Monument record ARG 017 - Second World War anti-glider ditches and military training activity on The Walks, Aldringham Common

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Summary

An extensive network of Second World War anti-glider ditches is visible as earthworks on aerial photographs of The Walks, Aldringham Common. Traces of Second World War (and perhaps earlier) military training activity is also visible, as the earthworks of pits and trenches. Recent photographs demonstrate that some of the earthworks still survive.

Location

Grid reference Centred TM 464 616 (1166m by 1570m) (Centred on)
Map sheet TM46SE
Civil Parish ALDRINGHAM CUM THORPE, SUFFOLK COASTAL, SUFFOLK
Civil Parish LEISTON, SUFFOLK COASTAL, SUFFOLK

Map

Type and Period (5)

Full Description

Blocks of World War 2 anti-glider ditches on Aldringham Common. Possibly more block under golf course to west (S1)(R1).
An extensive area of anti-glider ditches are visible as earthworks on aerial photogrpahs from 1945 onwards, centred roughly on TM46506170 (S2). The ditches are circa 3 to 5m in width and 100 to 130m long. The ditches are flanked by small, roughly circular heaps of spoil, roughly 2 to 5m in diameter, presumably intended to destabilize any aircraft attempting to land despite the ditches. The ditches are laid out in an irregular chessboard pattern in squares of circa 120m x 120m, and cover an area of approximately 96 hectares. Although many of the ditches have been ploughed away, some sections are still visible on photographs of 1975 and 1982 (S3, S4). The mapping of these features is incomplete as of 10th October 2002, as the remainder of these features fall outside of the NMP project area.

May 2015. Suffolk Coast and Heaths Area of Outstanding Natural Beauty National Mapping Programme.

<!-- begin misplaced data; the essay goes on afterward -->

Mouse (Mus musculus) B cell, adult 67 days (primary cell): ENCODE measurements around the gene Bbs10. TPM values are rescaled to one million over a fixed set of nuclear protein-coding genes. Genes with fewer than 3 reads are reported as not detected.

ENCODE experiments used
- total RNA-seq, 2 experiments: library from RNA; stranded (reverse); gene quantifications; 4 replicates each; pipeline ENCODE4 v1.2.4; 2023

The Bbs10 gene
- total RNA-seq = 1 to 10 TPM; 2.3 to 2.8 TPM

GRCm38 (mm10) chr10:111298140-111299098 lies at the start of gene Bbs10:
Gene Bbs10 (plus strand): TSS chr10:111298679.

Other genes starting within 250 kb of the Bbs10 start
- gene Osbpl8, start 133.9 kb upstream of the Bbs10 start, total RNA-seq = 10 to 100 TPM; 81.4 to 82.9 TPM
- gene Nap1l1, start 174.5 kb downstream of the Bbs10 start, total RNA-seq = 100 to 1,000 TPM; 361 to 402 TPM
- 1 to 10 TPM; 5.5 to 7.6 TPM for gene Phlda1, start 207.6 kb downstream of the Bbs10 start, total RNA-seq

The extensive network of Second World War anti-glider ditches described above is visible as earthworks on aerial photographs (S5)-(S6), and has now been mapped to its full extent (due to time limitations, only the ditches have been mapped, not the accompanying mounds of soil which line both sides of most of the ditch segments). Traces of Second World War military training activity are also visible, as the earthworks of pits and trenches (some of the pits could be bomb craters). A cleared area, perhaps for parking military vehicles, is visible to the west of Shellpits Cottages, a former childrens’ convalescent home (see historic Ordnance Survey maps), which may have been requisitioned. Two wide, seemingly overgrown and/or backfilled trenches visible at TM 4640 6194 and TM 4629 6169 (the latter partially mapped by extent) seem to be earlier features, perhaps even dating from the First World War. Recent photographs (S7) demonstrate that some of the earthworks still survive.
S. Tremlett (Norfolk Historic Environment Service), 15th May 2015.

Sources/Archives (9)

  • <S1> (No record type): OS, AP 69 069 031 & 035, 1969.
  • <R1> (No record type): RAF, APs, 1953.
  • <M1> (No record type): AP: (S1).
  • <S2> Photograph: RAF. Air Photograph. RAF 106G/UK/929 4259-4260 16-Oct-1945.
  • <S3> Photograph: Meridian Airmaps Ltd. Meridian - Air Photograph. NMR MAL/75039 12-14 07-Jun-1975.
  • <S4> Photograph: National Monuments Record. Air Photograph. NMR TM4761/1 (SFU 16164/22) 24-Mar-1982.
  • <S5> Vertical Aerial Photograph: Vertical aerial photograph. RAF/106G/UK/929 RS 4259-4261 16-OCT-1945 (EHA Original Print).
  • <S6> Vertical Aerial Photograph: Vertical aerial photograph. RAF/106G/UK/1673 RP 3231-3233 28-JUL-1946 (EHA Original Print).
  • <S7> Vertical Aerial Photograph: Vertical aerial photograph. EARTH.GOOGLE.COM 25-MAY-2011 ACCESSED 15-MAY-2015 (Digital).

Finds (0)

Protected Status/Designation

  • None recorded

Related Monuments/Buildings (0)

Related Events/Activities (3)

Record last edited

Mar 11 2016 11:43AM

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